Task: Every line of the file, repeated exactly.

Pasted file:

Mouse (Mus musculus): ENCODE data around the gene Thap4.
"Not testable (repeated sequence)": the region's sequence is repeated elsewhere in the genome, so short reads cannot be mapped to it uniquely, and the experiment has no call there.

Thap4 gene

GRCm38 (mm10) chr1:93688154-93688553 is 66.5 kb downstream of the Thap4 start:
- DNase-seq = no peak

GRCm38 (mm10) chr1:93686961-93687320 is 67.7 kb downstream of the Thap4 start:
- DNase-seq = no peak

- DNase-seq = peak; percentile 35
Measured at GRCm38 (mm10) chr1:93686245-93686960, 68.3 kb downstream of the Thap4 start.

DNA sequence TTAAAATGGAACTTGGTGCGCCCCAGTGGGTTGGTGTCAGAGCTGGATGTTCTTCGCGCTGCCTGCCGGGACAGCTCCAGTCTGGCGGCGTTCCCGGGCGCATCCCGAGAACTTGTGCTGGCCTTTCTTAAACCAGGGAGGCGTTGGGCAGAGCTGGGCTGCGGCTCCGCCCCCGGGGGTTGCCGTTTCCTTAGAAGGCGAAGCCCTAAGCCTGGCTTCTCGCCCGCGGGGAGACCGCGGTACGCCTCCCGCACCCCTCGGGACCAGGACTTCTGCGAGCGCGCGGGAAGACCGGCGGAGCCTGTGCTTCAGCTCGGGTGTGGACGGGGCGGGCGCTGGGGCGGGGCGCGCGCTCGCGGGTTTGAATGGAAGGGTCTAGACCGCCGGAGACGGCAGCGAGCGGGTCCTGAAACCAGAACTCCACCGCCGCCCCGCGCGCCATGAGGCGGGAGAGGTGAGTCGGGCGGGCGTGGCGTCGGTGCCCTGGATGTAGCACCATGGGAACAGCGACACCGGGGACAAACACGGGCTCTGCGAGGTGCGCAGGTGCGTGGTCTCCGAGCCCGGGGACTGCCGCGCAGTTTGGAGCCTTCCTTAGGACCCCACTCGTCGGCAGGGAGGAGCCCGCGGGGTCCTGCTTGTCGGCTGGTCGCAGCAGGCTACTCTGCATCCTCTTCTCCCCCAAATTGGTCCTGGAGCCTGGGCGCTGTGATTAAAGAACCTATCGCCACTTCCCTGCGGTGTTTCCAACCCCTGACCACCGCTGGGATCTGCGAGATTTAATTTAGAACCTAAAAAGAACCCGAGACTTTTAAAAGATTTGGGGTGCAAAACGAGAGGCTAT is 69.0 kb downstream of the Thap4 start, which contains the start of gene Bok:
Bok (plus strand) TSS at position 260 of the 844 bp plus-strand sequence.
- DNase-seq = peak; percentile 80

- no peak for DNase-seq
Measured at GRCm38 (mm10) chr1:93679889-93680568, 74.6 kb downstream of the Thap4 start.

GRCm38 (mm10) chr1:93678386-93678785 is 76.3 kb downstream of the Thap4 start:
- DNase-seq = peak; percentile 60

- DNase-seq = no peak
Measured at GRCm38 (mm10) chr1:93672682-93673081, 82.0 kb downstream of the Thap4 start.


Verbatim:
Mouse (Mus musculus): ENCODE data around the gene Thap4.
"Not testable (repeated sequence)": the region's sequence is repeated elsewhere in the genome, so short reads cannot be mapped to it uniquely, and the experiment has no call there.

Thap4 gene

GRCm38 (mm10) chr1:93688154-93688553 is 66.5 kb downstream of the Thap4 start:
- DNase-seq = no peak

GRCm38 (mm10) chr1:93686961-93687320 is 67.7 kb downstream of the Thap4 start:
- DNase-seq = no peak

- DNase-seq = peak; percentile 35
Measured at GRCm38 (mm10) chr1:93686245-93686960, 68.3 kb downstream of the Thap4 start.

DNA sequence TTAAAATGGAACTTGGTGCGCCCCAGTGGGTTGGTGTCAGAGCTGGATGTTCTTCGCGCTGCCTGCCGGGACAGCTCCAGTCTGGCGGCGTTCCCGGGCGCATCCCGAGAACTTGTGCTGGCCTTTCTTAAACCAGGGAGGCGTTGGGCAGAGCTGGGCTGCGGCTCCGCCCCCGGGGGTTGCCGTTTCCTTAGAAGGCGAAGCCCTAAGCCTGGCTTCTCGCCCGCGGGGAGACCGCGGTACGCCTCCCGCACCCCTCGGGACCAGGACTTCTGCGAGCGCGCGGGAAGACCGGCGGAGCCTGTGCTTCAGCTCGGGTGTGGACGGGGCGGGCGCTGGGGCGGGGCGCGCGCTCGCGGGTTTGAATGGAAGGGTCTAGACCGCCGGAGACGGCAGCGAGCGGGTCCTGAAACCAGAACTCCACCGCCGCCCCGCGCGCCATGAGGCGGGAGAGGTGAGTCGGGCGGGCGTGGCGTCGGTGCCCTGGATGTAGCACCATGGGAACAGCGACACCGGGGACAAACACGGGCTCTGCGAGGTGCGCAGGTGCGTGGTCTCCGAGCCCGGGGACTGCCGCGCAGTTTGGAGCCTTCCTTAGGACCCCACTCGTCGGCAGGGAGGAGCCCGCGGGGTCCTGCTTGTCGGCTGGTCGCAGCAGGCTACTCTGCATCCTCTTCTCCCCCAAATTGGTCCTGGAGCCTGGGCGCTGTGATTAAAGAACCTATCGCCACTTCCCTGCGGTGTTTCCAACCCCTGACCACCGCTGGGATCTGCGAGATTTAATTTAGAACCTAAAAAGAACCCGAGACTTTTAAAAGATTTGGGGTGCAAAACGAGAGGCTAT is 69.0 kb downstream of the Thap4 start, which contains the start of gene Bok:
Bok (plus strand) TSS at position 260 of the 844 bp plus-strand sequence.
- DNase-seq = peak; percentile 80

- no peak for DNase-seq
Measured at GRCm38 (mm10) chr1:93679889-93680568, 74.6 kb downstream of the Thap4 start.

GRCm38 (mm10) chr1:93678386-93678785 is 76.3 kb downstream of the Thap4 start:
- DNase-seq = peak; percentile 60

- DNase-seq = no peak
Measured at GRCm38 (mm10) chr1:93672682-93673081, 82.0 kb downstream of the Thap4 start.